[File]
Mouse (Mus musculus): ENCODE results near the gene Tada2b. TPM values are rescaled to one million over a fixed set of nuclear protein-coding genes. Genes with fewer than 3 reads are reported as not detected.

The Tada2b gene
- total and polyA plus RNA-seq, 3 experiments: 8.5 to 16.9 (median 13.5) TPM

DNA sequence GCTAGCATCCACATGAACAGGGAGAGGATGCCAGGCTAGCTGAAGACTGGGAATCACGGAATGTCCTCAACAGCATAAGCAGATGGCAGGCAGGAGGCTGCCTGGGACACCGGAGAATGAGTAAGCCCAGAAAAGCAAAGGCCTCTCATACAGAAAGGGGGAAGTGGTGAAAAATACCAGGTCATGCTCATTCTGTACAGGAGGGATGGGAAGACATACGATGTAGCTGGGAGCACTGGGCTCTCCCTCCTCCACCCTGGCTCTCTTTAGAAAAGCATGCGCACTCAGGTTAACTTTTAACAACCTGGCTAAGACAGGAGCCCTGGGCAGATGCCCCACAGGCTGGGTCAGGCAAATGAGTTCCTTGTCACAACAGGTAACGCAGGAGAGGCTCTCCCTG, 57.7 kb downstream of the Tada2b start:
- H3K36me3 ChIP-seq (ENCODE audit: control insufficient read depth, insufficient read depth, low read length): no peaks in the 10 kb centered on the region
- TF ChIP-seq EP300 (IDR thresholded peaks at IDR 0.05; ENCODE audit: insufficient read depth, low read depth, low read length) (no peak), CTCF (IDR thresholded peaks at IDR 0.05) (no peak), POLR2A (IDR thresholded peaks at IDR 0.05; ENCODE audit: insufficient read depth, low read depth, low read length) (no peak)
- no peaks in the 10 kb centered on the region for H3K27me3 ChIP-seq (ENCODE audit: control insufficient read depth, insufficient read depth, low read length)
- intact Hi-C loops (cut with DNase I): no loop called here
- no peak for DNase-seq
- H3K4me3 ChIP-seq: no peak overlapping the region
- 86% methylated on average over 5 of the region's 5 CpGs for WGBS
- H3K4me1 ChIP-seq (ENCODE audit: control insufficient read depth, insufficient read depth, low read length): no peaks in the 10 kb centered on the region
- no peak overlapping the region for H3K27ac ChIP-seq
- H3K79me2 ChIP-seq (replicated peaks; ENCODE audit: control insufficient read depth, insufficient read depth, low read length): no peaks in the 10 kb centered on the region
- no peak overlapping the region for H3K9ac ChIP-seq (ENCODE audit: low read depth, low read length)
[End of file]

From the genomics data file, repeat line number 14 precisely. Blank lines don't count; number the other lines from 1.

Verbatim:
- H3K79me2 ChIP-seq (replicated peaks; ENCODE audit: control insufficient read depth, insufficient read depth, low read length): no peaks in the 10 kb centered on the region